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What is the Best Treatment to Heal Plantar Fasciitis Quickly? Brace, Cortisone Shot, Surgery & More


The thick band of tissue, which is known as a fascia, is at the bottom of your foot that runs from your heel to your toes. Plantar fasciitis is inflammation of the fascia. The pain was once thought to originate from heel spurs, which are bony growths. However, now it is believed that heel spurs are the result, not the cause, of plantar fasciitis. Today, we at Belmont Anderson & Associates would like to elaborate on plantar fasciitis.

Plantar Fasciitis Symptoms

Within your heel is where plantar fasciitis causes pain. After you have been sitting for a long time and when you take your first steps is when the pain is typically the worst. In some cases it tends to feel better with activity but worsens again after you spend a long time on your feet.

Plantar Fasciitis Cause

The muscles and arch of your foot are supported by fascia supports. You can get tiny tears in its surface when it is overly stretched and this is what can bring on pain and inflammation. People can experience plantar fasciitis with a higher risk when:
– Wearing worn-out shoes with thin soles
– Spending many hours standing each day
– Frequently wearing high-heeled shoes
– Having tight Achilles tendons, or “heel cords”
– Having flat feet or high arches
– Having an unusual walk or foot position
– Obese
– Female
– Between 40 to 60 years old

Plantar Fasciitis Diagnosis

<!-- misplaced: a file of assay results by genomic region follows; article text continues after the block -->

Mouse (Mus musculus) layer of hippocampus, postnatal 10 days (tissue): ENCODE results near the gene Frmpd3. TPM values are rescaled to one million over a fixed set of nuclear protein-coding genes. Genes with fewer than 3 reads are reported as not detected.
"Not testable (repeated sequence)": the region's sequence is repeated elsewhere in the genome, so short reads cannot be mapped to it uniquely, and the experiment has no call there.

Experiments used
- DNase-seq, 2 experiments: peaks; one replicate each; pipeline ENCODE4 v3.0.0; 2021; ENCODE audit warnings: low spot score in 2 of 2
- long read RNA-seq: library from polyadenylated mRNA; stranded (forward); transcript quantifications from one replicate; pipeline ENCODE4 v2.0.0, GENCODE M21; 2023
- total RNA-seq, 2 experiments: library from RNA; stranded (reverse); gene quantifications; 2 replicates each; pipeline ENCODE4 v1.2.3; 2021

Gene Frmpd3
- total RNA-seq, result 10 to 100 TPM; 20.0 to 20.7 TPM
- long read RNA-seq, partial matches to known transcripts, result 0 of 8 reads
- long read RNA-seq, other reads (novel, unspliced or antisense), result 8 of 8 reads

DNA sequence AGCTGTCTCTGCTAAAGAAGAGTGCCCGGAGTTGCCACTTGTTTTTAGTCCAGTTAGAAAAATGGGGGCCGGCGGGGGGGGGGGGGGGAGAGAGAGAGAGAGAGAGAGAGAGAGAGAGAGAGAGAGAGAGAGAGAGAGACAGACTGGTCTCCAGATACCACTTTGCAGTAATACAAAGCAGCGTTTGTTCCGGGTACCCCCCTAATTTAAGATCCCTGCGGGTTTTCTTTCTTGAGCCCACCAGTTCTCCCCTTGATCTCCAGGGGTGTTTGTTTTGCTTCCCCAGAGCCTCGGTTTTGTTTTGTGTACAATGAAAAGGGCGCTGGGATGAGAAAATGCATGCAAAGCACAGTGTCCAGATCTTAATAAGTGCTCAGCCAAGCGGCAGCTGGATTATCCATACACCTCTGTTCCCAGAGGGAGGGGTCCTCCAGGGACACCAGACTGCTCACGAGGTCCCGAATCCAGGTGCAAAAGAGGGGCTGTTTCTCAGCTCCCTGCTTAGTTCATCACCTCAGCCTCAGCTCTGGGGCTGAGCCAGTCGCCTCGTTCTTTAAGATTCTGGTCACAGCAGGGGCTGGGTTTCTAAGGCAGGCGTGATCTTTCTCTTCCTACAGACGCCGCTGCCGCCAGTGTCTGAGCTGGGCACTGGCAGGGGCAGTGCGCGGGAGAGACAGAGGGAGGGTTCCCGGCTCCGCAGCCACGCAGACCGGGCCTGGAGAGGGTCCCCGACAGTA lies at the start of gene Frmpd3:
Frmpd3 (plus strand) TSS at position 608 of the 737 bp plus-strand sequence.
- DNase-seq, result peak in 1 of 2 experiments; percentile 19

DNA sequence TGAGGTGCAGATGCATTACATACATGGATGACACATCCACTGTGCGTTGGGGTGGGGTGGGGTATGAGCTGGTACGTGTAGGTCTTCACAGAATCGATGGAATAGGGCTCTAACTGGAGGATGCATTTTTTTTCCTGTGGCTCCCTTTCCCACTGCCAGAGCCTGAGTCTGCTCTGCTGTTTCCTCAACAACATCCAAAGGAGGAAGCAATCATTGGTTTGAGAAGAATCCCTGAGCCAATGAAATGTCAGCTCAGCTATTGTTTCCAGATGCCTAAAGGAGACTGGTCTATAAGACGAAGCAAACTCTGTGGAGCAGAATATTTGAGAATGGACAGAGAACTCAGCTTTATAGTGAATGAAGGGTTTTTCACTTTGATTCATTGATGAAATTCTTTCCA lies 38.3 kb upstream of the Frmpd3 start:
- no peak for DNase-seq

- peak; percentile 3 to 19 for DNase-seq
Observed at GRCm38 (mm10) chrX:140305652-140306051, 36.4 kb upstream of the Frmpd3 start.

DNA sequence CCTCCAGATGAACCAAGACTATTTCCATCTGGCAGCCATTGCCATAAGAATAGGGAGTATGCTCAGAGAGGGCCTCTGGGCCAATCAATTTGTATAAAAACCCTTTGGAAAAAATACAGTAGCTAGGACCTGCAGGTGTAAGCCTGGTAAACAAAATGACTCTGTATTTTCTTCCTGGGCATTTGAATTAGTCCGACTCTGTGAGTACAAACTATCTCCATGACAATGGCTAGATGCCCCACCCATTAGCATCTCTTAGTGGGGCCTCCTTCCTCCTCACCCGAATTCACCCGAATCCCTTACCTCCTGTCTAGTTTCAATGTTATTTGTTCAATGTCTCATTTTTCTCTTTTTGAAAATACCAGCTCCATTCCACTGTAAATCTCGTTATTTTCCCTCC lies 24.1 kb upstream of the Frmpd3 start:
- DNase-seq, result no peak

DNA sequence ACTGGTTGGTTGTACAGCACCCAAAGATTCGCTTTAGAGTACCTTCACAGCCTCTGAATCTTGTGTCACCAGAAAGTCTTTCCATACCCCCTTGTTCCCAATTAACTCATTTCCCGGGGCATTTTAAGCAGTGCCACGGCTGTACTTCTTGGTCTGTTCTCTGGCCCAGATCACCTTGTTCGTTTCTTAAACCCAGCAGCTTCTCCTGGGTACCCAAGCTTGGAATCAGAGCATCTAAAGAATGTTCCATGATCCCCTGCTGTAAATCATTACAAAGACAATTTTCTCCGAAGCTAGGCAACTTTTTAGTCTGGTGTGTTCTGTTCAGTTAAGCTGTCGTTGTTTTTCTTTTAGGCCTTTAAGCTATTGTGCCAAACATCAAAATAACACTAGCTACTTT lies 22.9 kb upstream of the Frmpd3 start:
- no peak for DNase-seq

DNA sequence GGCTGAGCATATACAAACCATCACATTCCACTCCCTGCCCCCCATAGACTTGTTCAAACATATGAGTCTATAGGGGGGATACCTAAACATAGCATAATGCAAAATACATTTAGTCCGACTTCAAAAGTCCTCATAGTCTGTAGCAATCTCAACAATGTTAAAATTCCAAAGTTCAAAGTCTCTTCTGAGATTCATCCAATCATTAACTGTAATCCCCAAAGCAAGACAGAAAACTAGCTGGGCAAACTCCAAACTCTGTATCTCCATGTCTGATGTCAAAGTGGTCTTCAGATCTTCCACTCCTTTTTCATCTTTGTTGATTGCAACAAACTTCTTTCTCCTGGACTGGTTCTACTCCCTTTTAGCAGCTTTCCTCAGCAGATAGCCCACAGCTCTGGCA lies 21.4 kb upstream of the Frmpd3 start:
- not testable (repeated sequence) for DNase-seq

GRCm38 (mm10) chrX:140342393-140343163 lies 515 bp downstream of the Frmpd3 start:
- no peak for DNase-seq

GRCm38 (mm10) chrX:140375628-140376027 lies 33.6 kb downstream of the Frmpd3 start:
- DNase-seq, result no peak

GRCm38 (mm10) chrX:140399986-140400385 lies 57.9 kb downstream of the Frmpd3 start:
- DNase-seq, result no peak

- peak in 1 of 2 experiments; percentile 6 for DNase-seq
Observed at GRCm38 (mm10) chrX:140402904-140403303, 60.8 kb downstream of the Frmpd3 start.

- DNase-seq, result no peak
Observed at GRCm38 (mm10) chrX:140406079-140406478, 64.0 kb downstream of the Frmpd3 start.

To see where you are having pain, your podiatrist will ask about your symptoms and check your feet. To make certain something else is not causing your problem, your podiatrist will sometimes want you to have imaging tests. The tests can include an X-ray to rule out bone fractures or arthritis or an MRI to look for fractures.

Treatment for Plantar Fasciitis

Treatments can include any of the following listed below.
1) Ice. Routine icing of the pained area.
2) Brace or a splint during bedtime. An ankle brace provides compression in your foot to reduce swelling and help alleviate pain. Also, while you sleep, you can wear a splint to stretch your calf and foot.
3) Physical therapy. To help you make your ankle and heel more stable, certain exercises can stretch your fascia and Achilles tendon and strengthen your leg muscles.
4) Rest. Refrain from doing activities that worsens the pain, which can include running, jumping, or other types of exercises.
5) Shoes or inserts that offer support. For you to stand or walk, shoes with thick soles and extra cushioning will make it less painful. To help distribute pressure more evenly across your feet, arch supports are ideal.
6) Medication. Medication like ibuprofen or naproxen sodium or other pain-relieving non-steroidal anti-inflammatories (NSAIDs) can be taken as needed. Be sure to not take these for more than a month and consult a doctor for safe medication.

Plantar Fasciitis Remedy

You will usually see improvement within 10 months once you begin treatments. Your podiatrist might try treatments like shots of cortisone, a type of steroid, to ease inflammation if you are not seeing improvement. You may need surgery in rare instances. If you suspect you have plantar fasciitis in Las Vegas, NV, call Belmont Anderson & Associates for treatment solutions.